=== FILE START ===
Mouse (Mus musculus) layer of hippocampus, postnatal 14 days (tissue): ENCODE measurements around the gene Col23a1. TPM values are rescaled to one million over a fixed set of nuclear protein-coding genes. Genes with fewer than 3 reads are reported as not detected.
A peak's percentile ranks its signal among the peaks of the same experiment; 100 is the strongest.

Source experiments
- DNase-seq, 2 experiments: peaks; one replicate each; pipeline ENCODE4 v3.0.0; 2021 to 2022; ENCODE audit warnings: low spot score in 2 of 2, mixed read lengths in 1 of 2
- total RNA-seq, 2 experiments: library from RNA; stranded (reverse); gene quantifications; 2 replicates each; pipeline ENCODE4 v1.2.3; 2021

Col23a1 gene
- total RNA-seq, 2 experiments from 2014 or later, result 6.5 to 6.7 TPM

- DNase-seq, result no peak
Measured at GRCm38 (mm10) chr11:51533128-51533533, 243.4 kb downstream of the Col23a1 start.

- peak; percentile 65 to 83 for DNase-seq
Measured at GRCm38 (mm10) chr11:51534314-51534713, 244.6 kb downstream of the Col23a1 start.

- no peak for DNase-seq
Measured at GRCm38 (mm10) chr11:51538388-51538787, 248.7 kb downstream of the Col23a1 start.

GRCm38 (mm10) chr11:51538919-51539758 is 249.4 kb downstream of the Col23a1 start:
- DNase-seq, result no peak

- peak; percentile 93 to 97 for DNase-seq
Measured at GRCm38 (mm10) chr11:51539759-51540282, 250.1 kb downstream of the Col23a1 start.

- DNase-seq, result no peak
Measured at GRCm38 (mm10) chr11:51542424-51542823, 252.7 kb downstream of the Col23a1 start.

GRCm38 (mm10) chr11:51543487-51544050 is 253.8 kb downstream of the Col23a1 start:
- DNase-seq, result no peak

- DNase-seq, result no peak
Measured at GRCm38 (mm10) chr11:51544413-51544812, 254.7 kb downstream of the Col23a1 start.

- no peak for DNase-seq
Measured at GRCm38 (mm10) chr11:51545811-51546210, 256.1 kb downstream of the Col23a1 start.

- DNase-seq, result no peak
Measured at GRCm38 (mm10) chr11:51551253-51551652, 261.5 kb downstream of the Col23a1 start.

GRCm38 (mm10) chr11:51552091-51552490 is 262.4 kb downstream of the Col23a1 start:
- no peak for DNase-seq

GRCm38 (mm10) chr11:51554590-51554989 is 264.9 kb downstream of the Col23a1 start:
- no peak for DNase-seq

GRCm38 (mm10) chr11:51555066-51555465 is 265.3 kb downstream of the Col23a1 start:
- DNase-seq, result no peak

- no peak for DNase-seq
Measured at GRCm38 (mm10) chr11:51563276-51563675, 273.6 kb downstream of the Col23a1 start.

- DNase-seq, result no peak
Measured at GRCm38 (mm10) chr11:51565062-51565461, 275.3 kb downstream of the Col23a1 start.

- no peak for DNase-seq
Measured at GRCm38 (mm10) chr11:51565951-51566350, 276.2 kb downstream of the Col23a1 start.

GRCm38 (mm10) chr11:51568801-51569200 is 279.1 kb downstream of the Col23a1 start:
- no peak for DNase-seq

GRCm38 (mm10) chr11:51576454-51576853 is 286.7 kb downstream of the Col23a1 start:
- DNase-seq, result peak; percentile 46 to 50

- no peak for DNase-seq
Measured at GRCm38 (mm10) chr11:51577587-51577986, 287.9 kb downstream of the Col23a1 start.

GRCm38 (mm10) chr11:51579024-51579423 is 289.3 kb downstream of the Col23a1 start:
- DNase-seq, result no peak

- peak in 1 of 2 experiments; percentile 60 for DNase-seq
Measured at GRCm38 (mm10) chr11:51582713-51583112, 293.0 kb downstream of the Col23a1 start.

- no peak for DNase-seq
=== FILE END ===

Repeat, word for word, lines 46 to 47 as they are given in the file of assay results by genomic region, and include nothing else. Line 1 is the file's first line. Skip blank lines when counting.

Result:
GRCm38 (mm10) chr11:51579024-51579423 is 289.3 kb downstream of the Col23a1 start:
- DNase-seq, result no peak